(From Korea JoongAng Daily)
Hundreds of demonstrators countrywide set out to the streets Wednesday to mark the 24th anniversary of the weekly rallies that have been held across from the Japanese Embassy in Jongno District, central Seoul, for more than two decades.
The surge came in the midst of soaring public resentment toward a recent agreement between Seoul and Tokyo, which meant to put an end to the long-running dispute over the Imperial Japanese Army’s sexual enslavement of Korean women and girls during World War II, who are euphemistically known as “comfort women.”
The deal promised an apology from the Japanese government as well as a state-backed fund for the Korean victims.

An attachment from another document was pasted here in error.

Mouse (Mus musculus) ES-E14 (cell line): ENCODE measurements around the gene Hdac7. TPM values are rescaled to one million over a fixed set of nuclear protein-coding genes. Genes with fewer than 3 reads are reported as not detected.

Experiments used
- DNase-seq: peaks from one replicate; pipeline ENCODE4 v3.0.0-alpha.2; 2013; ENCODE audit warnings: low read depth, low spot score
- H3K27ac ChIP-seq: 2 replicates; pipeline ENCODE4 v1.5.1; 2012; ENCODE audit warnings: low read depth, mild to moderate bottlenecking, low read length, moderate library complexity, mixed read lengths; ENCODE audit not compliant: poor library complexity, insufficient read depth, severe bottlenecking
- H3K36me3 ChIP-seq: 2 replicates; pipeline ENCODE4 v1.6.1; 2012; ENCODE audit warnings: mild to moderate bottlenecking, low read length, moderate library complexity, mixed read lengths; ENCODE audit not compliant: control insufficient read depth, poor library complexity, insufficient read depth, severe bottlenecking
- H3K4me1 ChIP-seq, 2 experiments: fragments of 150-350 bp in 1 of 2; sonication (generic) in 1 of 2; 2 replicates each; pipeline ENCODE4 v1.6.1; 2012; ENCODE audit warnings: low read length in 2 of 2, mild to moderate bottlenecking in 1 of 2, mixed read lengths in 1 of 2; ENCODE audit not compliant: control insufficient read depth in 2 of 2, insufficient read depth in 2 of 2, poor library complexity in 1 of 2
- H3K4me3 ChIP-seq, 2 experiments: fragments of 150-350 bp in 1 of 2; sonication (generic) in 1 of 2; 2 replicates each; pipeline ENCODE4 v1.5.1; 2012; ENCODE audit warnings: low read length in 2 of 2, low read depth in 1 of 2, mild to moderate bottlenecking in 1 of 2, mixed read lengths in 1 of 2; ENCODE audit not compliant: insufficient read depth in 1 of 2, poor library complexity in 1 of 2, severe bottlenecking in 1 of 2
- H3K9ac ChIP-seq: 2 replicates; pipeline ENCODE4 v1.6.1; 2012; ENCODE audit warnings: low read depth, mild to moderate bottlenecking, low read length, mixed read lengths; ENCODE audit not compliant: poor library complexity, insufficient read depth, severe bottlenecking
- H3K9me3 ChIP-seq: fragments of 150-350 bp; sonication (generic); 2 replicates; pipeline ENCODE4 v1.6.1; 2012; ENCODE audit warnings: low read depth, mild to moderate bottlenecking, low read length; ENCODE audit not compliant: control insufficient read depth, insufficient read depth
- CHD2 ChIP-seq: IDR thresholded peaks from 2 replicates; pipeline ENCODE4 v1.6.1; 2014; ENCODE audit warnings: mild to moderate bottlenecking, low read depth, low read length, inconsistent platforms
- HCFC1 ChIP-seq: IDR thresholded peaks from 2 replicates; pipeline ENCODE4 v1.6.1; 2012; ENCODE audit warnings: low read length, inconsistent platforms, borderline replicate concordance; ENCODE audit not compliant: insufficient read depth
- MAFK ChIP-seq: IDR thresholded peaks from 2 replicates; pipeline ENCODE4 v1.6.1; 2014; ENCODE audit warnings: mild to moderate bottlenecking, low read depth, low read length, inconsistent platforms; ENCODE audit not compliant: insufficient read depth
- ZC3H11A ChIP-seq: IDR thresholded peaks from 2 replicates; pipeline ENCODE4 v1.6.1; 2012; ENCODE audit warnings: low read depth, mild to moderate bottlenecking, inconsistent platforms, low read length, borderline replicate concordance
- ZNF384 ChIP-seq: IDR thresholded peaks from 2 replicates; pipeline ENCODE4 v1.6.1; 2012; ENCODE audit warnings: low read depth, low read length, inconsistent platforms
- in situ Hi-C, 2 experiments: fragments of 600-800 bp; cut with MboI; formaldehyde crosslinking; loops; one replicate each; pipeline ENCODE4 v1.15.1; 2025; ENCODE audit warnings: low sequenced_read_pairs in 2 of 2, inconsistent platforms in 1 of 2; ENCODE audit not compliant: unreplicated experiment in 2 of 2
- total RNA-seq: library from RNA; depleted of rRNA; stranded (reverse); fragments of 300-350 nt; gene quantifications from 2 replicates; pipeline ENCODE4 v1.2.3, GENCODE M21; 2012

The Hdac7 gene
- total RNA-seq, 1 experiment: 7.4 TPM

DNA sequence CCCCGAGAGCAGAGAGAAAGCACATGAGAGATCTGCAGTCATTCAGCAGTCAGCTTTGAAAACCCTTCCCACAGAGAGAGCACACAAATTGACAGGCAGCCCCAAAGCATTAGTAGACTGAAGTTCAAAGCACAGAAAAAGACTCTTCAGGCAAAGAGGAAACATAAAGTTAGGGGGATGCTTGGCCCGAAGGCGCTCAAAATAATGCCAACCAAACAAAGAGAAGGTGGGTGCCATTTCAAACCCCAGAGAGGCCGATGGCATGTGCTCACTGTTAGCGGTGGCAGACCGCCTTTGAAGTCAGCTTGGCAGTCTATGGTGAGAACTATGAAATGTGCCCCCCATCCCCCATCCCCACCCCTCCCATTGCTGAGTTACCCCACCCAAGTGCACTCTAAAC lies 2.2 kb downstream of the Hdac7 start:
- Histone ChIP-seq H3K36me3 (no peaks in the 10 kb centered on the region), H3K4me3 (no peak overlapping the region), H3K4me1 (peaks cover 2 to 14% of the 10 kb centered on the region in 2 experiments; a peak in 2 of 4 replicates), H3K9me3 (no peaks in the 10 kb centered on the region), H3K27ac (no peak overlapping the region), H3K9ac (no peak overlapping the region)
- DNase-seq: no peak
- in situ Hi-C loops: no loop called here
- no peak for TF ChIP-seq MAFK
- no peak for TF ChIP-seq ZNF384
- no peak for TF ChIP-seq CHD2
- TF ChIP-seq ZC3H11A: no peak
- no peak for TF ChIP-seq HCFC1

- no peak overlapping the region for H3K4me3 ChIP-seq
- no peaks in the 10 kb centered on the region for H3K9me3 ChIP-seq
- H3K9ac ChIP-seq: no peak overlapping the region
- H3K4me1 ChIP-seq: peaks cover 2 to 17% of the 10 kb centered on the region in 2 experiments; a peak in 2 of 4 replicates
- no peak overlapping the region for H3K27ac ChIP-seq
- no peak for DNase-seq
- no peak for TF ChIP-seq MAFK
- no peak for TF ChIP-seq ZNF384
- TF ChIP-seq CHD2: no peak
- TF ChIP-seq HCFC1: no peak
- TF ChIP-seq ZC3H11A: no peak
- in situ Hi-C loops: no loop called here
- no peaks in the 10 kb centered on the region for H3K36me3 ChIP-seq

Police estimated that nearly 1,000 people, mostly students and activists, convened in front of the Japanese Embassy for the 1,212th rally, which started at noon. The turnout was higher than at last week’s rally, when some 700 people showed up.
Orchestrated by the Korean Council for the Women Drafted for Military Sexual Slavery by Japan, also known as the Korean Council, a prominent nongovernmental organization that supports the comfort women, the hour-long rallies usually see 100 people in attendance.
The surviving comfort women told us they “will not accept” the 1 billion yen ($8.4 million) Japan offered last week, Korean Council Co-President Yoon Mee-hyang said on Wednesday, referring to the fund Tokyo promised to provide using the state’s budget. Read more